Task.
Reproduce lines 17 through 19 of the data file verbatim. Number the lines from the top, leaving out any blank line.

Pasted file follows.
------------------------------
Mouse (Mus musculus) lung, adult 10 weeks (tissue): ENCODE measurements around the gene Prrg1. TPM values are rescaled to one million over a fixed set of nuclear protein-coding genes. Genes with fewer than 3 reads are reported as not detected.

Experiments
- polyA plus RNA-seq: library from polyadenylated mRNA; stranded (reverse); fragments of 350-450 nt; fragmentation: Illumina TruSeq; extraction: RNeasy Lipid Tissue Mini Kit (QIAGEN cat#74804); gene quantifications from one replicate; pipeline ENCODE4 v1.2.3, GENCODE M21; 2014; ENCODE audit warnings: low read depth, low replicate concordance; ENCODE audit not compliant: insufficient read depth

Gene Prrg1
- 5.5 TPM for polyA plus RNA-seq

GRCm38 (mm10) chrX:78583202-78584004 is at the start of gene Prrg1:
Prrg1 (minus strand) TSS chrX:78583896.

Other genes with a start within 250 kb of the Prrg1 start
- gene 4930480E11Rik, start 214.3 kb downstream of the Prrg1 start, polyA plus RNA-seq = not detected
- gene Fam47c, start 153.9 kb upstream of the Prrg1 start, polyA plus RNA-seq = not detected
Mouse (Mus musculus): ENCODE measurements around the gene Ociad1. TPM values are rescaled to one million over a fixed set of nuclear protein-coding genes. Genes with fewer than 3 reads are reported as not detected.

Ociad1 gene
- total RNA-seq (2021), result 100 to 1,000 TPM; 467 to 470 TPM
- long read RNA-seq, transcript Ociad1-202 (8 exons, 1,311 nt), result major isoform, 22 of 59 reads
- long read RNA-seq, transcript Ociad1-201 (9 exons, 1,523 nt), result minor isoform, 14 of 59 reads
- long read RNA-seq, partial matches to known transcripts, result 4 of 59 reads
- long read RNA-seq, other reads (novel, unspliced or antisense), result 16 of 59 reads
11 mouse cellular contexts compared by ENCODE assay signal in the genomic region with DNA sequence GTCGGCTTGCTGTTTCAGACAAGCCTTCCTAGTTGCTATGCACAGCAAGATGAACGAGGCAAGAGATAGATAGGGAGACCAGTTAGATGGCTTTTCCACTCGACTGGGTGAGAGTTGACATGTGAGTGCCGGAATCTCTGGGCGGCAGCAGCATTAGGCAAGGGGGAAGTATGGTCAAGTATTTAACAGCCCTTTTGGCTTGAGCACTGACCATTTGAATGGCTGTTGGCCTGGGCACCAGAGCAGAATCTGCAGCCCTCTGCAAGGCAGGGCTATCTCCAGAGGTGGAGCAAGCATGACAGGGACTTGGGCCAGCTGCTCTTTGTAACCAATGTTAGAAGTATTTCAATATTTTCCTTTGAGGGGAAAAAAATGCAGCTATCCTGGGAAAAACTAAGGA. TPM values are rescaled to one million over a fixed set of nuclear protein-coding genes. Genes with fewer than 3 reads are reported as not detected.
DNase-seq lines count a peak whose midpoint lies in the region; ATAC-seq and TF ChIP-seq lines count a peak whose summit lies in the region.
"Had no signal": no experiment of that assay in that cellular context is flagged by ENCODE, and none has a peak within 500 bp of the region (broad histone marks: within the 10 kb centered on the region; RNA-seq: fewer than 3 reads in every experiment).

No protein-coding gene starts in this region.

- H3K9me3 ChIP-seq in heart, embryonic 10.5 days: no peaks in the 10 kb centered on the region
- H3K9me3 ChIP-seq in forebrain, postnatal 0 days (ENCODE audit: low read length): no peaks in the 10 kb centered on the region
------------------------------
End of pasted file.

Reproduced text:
- long read RNA-seq, other reads (novel, unspliced or antisense), result 16 of 59 reads
11 mouse cellular contexts compared by ENCODE assay signal in the genomic region with DNA sequence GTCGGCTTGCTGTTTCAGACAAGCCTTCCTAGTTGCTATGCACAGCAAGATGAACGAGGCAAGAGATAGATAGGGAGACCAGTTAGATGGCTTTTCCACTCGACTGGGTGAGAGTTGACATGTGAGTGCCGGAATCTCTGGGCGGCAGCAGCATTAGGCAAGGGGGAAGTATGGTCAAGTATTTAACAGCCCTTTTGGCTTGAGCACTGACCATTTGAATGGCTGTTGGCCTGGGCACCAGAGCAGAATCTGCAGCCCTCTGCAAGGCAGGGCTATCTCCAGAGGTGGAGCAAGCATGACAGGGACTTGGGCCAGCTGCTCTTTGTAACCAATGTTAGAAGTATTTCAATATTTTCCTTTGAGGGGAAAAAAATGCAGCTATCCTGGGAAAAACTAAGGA. TPM values are rescaled to one million over a fixed set of nuclear protein-coding genes. Genes with fewer than 3 reads are reported as not detected.
DNase-seq lines count a peak whose midpoint lies in the region; ATAC-seq and TF ChIP-seq lines count a peak whose summit lies in the region.